TQ:  What sort of research did you do for I Am Providence?

Nick:  I’ve been working in the Lovecraftian idiom since 2002, so at this point all my opinions and junk are pretty solid, so I can’t say I did any real research. I’ve also visited Providence several times, and the like, and as I was dealing with an amateur sleuth, I didn’t need to know a lot about police procedure or forensics. I can’t say I did much research at all.

TQ:  H.P. Lovecraft is an author who comes with a lot of baggage for a lot of people. What appeals to you about his Mythos?

Nick:  I presume you mean his racism, which was disgusting, pathological, and extreme even for his time. Anyone for whom that isn’t baggage I find extremely suspicious, which is one of the themes of I Am Providence. This is made even worse, though, by the fact that one cannot extract the racism from Lovecraft’s stories and have much left. Even when not really about human beings, Lovecraft’s great theme is deep history and the fear of degeneration, both personal and social.

At the same time, deep history is very compelling, as is a vision of an amoral (at best!) universe. Plus, there is a fair amount of unintentional camp in Lovecraft’s work, and some sly purposeful humor, so that is interesting. His work is open to all, but is still so closely tied to him as an originator thanks to the fact that most of his epigones, historically, have been writing slavish pastiche. Imagine if vampire fiction was called Stokerism, and most vampire novels were still about a handful of humans writing letters to one another about their vampiric troubles. We’re on the cusp of breaking out of that and creating a more generalized “mythos”, so I am keen to be a part of that project.

TQ:  Do you have any favorite Lovecraft works?

Nick:  My favorite is “The Whisperer in Darkness”, which to this day can be used as a narrative map for getting around Brattleboro, Vermont, where I used to live. It also combines horror and science fiction, plus integrates folklore into the events of the narrative, do I find it very compelling, even if it doesn’t make a ton of sense.

TQ:  In I Am Providence who was the easiest character to write and why? The hardest and why?

Nick:  They all came pretty easily; once I get a voice, it’s no challenge to keep at it. What was challenging was the third-person chapters focusing on Colleen Danzig, as there is always a tension between being close and subjective and thus revealing all her thoughts, and writing her as one might see her from outside for purposes of suspense. That balance--which is basically the balance between horror dread and mystery logic--was hard to strike sometimes.

TQ:  Which question about I Am Providence do you wish someone would ask? Ask it and answer it!


“Are all these characters real people that I’d meet if I went to a Lovecraftian convention?”


TQ:  Give us one or two of your favorite non-spoilery quotes from I Am Providence.

"One thing I didn’t think when I realized I was about to die was Oh God, why me? Honestly, I’m surprised that it took as long as it did. It’s a little late to confess one’s sins posthumously, and honestly I’m not sorry. But let’s just say I was a jerk to a lot of people."

"Not every table featured books. T-shirts abounded, many emblazoned with jokes about role-playing games that Colleen was pleased to not actually understand. Displays of pewter dragons and wizards seemed only mildly out of place, like a Seventh Day Adventist in a roomful of Mormons."

"In Lovecraft’s fiction, the outsider becomes the insider. That’s the appeal. The bookish little nerd, often with of aesthetic inclinations if not exactly artistic talent, figures out what is really going on. Ancient languages are deciphered, inexplicable phenomena examined, myths so obscure they can only be discussed in terms older than mankind are discovered to be the literal his- tory of the universe. And the texts themselves provide all sorts of insider jargon and references for the initiated."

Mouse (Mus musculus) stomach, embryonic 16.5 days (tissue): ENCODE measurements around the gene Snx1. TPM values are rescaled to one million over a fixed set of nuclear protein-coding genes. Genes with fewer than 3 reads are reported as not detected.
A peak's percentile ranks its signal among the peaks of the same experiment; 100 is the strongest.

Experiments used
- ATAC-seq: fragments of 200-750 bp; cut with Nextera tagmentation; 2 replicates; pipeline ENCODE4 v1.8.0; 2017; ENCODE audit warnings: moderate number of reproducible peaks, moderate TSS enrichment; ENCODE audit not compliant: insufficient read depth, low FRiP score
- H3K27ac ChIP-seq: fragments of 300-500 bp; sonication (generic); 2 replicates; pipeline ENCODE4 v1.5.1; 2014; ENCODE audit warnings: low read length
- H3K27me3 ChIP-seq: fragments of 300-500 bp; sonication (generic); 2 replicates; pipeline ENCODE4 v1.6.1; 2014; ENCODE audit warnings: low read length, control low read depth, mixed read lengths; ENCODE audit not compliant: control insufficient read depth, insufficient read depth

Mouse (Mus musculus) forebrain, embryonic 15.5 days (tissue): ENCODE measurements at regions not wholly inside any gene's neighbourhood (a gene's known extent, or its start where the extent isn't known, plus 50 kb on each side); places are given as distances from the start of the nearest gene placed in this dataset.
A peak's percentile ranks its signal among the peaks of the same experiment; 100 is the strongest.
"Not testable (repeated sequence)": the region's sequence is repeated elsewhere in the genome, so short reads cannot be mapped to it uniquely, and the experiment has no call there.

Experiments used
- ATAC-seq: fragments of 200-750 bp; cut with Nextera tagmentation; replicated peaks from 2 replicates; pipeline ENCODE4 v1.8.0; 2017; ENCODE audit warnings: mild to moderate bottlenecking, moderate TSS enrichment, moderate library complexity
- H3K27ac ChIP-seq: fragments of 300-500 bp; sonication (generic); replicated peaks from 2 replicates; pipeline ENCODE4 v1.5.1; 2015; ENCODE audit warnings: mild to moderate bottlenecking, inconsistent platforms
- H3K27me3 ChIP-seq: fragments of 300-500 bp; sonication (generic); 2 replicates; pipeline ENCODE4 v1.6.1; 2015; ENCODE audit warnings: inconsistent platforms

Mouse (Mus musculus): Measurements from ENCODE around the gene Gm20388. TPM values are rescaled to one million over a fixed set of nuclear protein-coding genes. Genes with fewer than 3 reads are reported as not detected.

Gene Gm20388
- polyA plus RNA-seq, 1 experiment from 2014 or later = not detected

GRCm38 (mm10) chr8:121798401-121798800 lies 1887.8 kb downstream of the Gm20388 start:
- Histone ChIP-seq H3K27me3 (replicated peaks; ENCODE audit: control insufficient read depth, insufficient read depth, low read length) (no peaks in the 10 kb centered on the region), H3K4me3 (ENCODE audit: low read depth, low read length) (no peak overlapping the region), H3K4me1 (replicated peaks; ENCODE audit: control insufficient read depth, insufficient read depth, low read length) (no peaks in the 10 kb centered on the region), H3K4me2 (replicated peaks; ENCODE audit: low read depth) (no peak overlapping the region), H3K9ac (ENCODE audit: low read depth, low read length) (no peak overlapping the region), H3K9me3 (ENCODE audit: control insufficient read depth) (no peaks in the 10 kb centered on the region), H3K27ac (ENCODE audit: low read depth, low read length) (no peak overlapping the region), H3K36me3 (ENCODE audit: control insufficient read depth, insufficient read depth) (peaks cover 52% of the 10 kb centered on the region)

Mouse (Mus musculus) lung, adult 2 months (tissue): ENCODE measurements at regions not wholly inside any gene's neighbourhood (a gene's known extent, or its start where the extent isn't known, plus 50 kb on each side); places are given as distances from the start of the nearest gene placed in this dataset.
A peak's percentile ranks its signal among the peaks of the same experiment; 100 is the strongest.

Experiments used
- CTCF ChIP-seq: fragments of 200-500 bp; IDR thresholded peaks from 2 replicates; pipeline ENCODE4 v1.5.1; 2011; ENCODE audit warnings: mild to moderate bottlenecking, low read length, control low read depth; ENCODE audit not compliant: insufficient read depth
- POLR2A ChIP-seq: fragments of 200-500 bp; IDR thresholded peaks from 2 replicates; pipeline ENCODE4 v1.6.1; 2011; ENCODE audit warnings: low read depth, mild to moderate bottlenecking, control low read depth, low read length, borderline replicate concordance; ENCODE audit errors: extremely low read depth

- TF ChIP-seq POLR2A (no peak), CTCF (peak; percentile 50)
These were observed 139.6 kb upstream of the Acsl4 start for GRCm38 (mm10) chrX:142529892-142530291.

TQ:  What's next?

Nick:  I am co-editing a special hybrid anthology with Molly Tanzer, called Mixed Up! Cool Cocktails and Hot Stories, which will pair classic cocktail recipes with flash fiction featuring the cocktail. That’ll be published in the second half of 2017 by Skyhorse, and should be fun, It’s a “gift book”, which means that the people who buy it won’t be the ones who read it. A dream come true!

TQ:  Thank you for joining us at The Qwillery.

I Am Providence
Night Shade Books, August 9, 2016
Trade Paperback and eBook, 256 pages

The murder of an author at a horror convention uncovers an unspeakable terror beneath the printed page.

For fans of legendary pulp author H. P. Lovecraft, there is nothing bigger than the annual Providence-based convention the Summer Tentacular. Horror writer Colleen Danzig doesn’t know what to expect when she arrives, but is unsettled to find that among the hob-knobbing between scholars and literary critics are a group of real freaks: book collectors looking for volumes bound in human skin, and true believers claiming the power to summon the Elder God Cthulhu, one of their idol’s most horrific fictional creations, before the weekend is out.

Colleen’s trip spirals into a nightmare when her roommate for the weekend, an obnoxious novelist known as Panossian, turns up dead, his face neatly removed. What’s more unsettling is that, in the aftermath of the murder, there is little concern among the convention goers. The Summer Tentacular continues uninterrupted, except by a few bumbling police.

Everyone at the convention is a possible suspect, but only Colleen seems to show any interest in solving the murder. So she delves deep into the darkness, where occult truths have been lurking since the beginning of time. A darkness where Panossian is waiting, spending a lot of time thinking about Colleen, narrating a new Lovecraftian tale that could very well spell her doom.

About Nick

Nick Mamatas is an author, editor, and anthologist. His novels have been translated into German, Italian, and Greek. His work has been nominated for Bram Stoker, Hugo, World Fantasy, Shirley Jackson, International Horror Guild, and Locus awards. Mamatas lives in the San Francisco Bay Area.

Website  ~  LiveJournal  ~ Twitter @NMamatas


Post a Comment